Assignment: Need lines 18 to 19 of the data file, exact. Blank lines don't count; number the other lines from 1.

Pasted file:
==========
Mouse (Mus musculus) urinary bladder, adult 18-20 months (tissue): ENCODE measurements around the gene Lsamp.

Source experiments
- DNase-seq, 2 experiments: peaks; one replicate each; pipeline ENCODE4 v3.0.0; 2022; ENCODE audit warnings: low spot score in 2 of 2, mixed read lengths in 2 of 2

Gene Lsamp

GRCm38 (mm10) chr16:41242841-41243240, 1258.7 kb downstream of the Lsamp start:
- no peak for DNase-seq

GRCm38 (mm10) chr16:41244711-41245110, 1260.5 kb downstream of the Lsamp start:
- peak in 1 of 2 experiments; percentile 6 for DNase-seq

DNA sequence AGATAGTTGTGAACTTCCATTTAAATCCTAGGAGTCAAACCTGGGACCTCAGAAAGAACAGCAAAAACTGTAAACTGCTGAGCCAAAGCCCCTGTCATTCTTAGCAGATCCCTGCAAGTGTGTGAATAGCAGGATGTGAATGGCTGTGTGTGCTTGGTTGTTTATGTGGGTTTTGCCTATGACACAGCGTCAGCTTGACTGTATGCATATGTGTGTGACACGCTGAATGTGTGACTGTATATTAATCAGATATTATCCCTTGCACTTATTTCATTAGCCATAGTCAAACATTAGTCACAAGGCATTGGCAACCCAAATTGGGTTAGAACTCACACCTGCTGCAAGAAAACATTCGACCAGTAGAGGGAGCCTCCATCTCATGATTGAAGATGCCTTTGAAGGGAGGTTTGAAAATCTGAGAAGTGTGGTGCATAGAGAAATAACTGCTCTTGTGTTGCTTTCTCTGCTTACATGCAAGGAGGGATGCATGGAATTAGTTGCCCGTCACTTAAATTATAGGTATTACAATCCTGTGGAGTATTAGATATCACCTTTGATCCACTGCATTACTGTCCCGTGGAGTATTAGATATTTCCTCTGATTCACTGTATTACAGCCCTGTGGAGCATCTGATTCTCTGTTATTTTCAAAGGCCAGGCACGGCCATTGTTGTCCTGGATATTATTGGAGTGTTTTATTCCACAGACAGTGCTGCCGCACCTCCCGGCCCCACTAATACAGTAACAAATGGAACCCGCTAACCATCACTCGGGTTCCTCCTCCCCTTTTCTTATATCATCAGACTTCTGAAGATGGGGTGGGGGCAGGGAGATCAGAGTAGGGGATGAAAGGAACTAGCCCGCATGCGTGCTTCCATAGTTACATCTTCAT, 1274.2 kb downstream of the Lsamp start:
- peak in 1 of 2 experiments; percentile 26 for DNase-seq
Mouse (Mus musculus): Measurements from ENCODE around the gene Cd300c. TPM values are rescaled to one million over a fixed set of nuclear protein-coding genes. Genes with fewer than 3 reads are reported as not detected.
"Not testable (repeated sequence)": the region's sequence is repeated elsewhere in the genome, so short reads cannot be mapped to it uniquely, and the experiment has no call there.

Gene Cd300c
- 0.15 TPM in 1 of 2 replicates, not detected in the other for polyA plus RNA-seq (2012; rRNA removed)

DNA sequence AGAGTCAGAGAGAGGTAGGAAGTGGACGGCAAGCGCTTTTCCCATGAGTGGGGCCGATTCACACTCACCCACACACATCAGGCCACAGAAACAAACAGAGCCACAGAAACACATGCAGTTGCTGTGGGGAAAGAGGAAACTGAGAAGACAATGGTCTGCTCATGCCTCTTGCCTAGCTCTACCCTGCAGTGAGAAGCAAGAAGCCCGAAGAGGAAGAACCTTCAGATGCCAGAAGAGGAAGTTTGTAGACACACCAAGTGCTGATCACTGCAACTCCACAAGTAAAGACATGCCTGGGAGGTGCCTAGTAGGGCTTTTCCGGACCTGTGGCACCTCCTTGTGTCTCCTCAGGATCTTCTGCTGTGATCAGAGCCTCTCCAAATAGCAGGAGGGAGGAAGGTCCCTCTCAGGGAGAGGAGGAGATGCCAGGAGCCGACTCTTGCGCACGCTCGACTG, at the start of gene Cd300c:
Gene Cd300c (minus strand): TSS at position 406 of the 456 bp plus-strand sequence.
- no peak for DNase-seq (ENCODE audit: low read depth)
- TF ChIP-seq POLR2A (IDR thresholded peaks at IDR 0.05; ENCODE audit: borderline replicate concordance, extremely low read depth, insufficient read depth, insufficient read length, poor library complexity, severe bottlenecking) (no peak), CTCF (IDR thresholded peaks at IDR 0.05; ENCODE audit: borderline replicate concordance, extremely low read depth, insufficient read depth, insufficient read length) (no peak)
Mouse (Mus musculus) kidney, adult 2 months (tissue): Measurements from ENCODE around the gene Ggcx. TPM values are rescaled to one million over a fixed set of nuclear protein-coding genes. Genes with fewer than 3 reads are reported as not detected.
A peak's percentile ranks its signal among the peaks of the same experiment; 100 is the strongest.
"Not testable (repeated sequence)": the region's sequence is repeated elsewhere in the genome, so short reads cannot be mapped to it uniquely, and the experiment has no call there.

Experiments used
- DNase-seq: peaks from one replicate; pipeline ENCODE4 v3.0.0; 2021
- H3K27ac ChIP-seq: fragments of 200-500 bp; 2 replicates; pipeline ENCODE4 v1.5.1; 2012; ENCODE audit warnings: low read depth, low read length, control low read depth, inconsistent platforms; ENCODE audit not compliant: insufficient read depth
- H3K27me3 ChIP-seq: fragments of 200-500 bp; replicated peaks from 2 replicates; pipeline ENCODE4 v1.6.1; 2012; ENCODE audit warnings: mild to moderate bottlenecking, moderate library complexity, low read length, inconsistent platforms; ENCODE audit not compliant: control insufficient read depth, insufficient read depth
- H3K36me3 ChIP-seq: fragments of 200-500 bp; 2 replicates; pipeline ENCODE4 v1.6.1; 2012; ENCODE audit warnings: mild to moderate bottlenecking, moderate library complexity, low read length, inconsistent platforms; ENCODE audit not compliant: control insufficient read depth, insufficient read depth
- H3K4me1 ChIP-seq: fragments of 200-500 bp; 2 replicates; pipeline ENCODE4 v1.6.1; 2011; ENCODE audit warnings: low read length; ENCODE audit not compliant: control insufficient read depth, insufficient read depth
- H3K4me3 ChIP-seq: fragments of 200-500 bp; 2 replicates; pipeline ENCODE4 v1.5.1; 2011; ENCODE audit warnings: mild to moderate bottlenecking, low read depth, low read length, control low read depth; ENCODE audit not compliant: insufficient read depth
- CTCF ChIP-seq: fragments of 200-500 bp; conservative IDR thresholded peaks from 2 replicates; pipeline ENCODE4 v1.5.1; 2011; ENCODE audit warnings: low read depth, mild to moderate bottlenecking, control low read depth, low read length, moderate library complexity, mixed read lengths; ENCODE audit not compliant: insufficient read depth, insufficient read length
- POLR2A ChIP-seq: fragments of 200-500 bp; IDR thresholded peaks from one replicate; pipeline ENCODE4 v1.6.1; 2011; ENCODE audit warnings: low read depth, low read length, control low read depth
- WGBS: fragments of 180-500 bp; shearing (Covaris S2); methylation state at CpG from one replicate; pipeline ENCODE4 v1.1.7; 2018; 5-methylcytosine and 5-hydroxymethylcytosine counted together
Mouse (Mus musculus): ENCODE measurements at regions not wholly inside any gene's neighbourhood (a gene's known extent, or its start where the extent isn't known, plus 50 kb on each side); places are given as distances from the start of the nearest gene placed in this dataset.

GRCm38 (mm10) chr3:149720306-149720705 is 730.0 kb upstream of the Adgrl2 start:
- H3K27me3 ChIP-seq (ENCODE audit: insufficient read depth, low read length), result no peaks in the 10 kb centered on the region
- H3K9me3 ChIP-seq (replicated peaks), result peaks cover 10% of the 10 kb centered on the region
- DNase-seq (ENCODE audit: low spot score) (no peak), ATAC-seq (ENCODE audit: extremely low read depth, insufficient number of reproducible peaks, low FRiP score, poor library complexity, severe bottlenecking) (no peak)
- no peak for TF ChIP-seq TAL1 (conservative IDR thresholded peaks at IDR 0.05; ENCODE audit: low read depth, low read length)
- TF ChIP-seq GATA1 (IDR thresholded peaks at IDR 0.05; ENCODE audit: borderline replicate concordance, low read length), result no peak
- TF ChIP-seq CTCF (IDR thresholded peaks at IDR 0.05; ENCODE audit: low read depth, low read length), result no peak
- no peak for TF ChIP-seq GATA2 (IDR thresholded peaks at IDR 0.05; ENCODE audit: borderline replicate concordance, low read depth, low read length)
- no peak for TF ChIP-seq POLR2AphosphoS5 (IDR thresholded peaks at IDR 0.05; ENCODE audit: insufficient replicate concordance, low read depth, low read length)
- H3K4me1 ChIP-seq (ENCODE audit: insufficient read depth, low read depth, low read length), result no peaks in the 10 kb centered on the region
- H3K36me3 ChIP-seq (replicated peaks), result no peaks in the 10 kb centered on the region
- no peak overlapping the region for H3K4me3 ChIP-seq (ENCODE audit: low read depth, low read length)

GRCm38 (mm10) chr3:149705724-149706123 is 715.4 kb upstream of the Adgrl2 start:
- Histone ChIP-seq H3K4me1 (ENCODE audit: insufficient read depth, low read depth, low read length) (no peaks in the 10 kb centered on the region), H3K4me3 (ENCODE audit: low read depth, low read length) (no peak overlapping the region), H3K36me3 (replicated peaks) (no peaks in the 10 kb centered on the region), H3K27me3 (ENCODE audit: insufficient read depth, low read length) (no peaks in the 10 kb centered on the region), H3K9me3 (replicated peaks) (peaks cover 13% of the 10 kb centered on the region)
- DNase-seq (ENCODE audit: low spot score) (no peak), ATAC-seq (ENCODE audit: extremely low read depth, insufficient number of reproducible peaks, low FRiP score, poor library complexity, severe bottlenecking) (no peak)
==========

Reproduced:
- TF ChIP-seq POLR2A (IDR thresholded peaks at IDR 0.05; ENCODE audit: borderline replicate concordance, extremely low read depth, insufficient read depth, insufficient read length, poor library complexity, severe bottlenecking) (no peak), CTCF (IDR thresholded peaks at IDR 0.05; ENCODE audit: borderline replicate concordance, extremely low read depth, insufficient read depth, insufficient read length) (no peak)
Mouse (Mus musculus) kidney, adult 2 months (tissue): Measurements from ENCODE around the gene Ggcx. TPM values are rescaled to one million over a fixed set of nuclear protein-coding genes. Genes with fewer than 3 reads are reported as not detected.